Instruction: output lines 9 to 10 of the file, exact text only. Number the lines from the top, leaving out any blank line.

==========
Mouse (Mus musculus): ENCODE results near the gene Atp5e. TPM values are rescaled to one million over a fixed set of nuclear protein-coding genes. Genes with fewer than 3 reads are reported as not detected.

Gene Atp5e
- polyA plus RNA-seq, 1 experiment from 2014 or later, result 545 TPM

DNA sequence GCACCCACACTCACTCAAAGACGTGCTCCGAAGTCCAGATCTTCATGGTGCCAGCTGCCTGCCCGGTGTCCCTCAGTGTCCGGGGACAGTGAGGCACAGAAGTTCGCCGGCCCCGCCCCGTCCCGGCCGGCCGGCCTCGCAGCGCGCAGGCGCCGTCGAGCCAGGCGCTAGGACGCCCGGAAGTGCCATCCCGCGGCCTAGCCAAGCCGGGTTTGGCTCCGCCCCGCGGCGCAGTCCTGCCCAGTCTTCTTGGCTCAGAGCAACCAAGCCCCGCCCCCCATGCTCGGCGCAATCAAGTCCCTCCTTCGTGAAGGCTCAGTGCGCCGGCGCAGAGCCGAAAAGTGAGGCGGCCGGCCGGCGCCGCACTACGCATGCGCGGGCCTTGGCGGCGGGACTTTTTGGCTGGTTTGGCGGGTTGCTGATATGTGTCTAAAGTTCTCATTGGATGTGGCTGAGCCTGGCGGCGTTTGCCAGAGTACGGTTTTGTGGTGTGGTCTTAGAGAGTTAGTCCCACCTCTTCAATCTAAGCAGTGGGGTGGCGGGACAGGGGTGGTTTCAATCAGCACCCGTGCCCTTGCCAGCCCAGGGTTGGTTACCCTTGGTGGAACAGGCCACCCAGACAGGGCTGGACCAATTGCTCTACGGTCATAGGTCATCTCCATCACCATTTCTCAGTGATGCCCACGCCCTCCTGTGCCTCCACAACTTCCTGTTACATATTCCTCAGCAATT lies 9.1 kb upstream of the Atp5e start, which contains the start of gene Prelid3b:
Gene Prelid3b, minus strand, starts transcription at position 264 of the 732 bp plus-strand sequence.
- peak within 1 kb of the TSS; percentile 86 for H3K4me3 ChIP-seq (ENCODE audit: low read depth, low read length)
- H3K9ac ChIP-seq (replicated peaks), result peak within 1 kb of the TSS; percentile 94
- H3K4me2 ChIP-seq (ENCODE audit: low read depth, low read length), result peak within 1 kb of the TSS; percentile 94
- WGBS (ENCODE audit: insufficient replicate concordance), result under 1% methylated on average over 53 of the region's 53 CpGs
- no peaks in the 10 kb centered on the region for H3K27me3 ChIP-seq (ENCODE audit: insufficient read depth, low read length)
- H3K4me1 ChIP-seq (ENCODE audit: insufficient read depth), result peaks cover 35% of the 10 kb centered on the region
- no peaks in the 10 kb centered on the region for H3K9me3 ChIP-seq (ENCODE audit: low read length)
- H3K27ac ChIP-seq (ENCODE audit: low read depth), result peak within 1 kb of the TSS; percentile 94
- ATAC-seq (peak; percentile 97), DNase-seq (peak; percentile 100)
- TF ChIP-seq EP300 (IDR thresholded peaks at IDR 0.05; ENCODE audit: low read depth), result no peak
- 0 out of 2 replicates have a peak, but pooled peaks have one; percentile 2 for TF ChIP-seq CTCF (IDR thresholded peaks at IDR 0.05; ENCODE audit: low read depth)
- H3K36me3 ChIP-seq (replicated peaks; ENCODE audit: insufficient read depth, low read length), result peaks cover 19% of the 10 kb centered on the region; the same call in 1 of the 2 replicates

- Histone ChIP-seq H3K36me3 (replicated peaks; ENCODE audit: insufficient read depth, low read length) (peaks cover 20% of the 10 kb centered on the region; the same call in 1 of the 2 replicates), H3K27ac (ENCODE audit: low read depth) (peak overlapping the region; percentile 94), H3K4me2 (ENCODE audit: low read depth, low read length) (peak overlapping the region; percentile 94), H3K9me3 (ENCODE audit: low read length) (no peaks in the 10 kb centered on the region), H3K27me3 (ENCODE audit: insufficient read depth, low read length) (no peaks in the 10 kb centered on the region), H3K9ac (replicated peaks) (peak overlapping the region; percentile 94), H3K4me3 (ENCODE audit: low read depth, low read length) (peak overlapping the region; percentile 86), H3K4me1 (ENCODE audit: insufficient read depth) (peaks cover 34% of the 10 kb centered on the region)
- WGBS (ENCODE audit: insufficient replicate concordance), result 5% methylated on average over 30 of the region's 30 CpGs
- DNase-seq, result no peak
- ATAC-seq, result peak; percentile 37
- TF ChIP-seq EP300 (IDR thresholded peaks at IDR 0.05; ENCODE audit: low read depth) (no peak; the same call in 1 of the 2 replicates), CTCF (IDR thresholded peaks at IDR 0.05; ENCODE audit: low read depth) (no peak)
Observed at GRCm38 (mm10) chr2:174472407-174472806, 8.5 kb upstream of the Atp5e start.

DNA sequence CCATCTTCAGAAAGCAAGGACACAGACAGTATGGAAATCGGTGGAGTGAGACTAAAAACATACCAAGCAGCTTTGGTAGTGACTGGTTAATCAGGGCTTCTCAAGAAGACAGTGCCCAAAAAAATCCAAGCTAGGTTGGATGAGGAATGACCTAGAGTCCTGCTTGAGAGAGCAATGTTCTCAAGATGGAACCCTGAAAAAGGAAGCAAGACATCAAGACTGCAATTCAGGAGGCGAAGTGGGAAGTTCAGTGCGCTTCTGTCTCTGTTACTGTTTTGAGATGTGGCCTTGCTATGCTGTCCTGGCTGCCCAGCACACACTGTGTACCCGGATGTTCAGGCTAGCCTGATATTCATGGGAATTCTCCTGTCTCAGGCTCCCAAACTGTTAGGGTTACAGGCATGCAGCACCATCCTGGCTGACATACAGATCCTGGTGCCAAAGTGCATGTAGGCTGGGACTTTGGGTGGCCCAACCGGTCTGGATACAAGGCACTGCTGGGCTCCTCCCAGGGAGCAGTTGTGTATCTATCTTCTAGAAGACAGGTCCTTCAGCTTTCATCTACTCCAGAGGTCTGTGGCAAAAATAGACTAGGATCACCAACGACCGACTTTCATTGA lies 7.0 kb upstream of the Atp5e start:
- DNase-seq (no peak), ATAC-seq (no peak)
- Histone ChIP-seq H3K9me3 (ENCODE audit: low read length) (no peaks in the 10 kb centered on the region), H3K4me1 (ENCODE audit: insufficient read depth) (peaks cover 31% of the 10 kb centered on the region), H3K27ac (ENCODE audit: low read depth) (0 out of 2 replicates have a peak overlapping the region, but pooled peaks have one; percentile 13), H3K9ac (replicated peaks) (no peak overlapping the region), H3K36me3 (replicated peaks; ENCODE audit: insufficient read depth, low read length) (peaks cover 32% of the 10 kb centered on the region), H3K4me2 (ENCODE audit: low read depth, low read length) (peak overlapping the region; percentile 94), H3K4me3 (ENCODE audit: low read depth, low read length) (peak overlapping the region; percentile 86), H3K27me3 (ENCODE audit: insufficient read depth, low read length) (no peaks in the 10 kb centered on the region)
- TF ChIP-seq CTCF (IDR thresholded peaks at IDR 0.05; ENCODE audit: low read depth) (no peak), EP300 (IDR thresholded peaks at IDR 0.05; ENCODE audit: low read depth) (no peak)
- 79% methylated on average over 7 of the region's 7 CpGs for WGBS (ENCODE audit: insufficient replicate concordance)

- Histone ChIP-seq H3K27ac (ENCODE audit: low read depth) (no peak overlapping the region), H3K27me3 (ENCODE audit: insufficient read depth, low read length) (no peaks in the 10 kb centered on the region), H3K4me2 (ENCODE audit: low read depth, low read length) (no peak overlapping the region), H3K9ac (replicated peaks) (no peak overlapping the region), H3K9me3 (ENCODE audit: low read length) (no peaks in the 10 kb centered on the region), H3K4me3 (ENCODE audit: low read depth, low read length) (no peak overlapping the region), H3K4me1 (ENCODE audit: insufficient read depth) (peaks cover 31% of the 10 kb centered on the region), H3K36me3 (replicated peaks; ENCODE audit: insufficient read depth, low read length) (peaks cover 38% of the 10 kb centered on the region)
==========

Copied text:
- WGBS (ENCODE audit: insufficient replicate concordance), result under 1% methylated on average over 53 of the region's 53 CpGs
- no peaks in the 10 kb centered on the region for H3K27me3 ChIP-seq (ENCODE audit: insufficient read depth, low read length)